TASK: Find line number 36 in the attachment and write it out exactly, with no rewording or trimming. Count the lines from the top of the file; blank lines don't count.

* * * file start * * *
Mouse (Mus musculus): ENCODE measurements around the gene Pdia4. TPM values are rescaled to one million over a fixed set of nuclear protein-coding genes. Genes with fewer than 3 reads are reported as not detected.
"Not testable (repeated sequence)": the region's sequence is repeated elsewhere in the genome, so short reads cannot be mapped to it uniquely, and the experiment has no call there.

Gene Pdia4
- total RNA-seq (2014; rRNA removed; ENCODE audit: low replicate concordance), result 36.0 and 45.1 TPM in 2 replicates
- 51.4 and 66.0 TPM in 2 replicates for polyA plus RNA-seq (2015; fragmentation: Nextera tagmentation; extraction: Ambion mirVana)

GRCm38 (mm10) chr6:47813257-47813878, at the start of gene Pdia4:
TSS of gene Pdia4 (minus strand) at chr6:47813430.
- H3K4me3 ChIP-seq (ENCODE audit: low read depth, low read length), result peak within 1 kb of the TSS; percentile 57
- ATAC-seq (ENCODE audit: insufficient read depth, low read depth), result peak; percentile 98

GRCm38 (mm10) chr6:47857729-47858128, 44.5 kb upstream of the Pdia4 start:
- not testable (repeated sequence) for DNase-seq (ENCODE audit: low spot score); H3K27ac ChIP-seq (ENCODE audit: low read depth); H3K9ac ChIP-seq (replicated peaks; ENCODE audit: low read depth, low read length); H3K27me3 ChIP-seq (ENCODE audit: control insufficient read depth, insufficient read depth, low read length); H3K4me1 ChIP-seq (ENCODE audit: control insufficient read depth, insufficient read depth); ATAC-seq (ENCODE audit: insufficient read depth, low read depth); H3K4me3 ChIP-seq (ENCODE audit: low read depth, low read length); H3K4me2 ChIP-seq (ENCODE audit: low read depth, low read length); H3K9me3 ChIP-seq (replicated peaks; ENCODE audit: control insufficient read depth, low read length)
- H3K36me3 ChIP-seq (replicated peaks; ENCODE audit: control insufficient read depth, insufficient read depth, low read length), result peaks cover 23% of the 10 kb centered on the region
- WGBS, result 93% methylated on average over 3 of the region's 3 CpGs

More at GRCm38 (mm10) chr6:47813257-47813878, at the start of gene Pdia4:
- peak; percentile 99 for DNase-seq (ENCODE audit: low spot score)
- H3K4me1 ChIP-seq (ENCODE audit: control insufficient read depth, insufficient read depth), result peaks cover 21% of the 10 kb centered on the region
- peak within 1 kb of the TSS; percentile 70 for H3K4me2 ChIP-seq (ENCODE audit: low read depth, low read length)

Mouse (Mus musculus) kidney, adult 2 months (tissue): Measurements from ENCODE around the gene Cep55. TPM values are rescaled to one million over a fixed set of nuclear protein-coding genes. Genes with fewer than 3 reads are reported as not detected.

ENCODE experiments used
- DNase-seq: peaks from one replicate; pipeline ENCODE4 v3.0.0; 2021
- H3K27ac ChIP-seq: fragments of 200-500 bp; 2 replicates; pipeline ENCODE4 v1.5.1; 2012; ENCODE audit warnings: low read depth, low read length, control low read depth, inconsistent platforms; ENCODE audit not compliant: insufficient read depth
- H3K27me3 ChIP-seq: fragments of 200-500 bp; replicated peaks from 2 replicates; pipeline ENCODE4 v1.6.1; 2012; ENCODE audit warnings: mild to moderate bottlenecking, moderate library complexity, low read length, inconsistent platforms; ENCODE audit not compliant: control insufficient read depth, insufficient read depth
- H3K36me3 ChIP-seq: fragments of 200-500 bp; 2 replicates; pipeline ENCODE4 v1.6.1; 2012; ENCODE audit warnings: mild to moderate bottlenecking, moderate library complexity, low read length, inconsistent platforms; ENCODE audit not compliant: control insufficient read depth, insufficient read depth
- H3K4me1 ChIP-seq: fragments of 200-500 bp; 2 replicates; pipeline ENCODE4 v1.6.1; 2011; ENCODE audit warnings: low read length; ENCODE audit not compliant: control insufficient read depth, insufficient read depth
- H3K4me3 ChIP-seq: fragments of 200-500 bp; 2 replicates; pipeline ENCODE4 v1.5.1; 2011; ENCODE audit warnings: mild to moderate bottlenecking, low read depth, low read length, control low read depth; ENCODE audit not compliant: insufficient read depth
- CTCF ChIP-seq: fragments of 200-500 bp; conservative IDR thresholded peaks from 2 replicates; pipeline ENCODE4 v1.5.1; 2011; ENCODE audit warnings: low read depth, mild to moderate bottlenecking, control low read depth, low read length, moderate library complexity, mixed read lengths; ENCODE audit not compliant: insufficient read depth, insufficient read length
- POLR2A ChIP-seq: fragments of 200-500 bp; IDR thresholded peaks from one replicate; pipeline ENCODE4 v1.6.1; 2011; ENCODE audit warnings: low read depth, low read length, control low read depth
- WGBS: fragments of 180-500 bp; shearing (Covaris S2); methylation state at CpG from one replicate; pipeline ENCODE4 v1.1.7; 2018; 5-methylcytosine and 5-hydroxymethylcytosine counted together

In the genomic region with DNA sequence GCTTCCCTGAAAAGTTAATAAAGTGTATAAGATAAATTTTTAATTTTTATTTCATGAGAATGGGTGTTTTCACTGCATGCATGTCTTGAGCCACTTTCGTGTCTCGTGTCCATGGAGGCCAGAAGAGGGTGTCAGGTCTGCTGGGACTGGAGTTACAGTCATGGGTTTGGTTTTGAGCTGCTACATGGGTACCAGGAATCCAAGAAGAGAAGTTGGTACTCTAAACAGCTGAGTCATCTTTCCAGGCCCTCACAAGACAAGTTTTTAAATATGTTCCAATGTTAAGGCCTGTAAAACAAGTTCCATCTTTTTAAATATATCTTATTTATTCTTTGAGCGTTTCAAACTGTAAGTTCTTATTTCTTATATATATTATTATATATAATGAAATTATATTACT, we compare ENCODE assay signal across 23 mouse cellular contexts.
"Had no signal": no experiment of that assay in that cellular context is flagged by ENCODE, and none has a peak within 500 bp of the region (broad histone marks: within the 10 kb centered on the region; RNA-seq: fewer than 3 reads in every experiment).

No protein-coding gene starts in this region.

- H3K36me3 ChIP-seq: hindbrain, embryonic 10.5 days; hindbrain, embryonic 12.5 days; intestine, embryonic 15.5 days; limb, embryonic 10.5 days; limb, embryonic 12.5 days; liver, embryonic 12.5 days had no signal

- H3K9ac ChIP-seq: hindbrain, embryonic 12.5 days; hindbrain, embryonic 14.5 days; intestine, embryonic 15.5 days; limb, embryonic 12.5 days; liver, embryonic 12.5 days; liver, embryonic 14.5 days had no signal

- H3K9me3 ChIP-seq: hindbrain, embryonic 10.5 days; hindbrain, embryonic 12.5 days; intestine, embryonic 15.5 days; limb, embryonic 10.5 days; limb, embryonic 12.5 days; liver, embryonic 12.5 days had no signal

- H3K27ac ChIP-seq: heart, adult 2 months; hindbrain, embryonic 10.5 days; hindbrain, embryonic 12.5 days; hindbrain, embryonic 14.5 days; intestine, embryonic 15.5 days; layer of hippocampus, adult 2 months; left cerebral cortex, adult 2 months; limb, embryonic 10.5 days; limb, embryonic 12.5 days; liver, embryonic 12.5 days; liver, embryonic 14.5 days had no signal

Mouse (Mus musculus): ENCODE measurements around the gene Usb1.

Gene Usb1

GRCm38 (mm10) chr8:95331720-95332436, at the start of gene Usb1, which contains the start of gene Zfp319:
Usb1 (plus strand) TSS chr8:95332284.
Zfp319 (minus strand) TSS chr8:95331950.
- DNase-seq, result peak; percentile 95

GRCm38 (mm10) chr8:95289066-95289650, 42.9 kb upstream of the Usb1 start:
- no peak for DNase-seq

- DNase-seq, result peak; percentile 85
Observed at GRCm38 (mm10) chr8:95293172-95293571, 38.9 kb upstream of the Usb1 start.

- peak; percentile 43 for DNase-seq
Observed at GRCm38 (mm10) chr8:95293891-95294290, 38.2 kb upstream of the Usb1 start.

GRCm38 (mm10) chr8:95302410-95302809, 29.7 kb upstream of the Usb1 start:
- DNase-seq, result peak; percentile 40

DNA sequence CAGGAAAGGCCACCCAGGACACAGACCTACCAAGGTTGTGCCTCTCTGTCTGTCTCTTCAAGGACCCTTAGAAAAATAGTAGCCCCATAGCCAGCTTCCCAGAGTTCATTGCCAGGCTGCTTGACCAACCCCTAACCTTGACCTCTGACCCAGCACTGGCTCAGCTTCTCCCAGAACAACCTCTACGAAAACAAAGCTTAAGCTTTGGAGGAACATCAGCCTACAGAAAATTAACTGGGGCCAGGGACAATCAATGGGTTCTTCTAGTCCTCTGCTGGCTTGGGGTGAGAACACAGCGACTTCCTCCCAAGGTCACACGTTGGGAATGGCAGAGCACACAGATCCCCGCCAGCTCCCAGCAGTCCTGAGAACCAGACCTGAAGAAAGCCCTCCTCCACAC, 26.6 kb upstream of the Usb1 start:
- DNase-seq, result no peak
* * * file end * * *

Mouse (Mus musculus): ENCODE measurements around the gene Usb1.